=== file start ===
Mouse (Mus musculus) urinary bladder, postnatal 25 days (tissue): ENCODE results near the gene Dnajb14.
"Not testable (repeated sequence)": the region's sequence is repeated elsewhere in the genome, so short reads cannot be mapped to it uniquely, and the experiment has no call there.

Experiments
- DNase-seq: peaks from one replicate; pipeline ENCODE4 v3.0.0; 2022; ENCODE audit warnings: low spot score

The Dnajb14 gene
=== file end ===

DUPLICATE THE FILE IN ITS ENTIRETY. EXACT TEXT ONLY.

Mouse (Mus musculus) urinary bladder, postnatal 25 days (tissue): ENCODE results near the gene Dnajb14.
"Not testable (repeated sequence)": the region's sequence is repeated elsewhere in the genome, so short reads cannot be mapped to it uniquely, and the experiment has no call there.

Experiments
- DNase-seq: peaks from one replicate; pipeline ENCODE4 v3.0.0; 2022; ENCODE audit warnings: low spot score

The Dnajb14 gene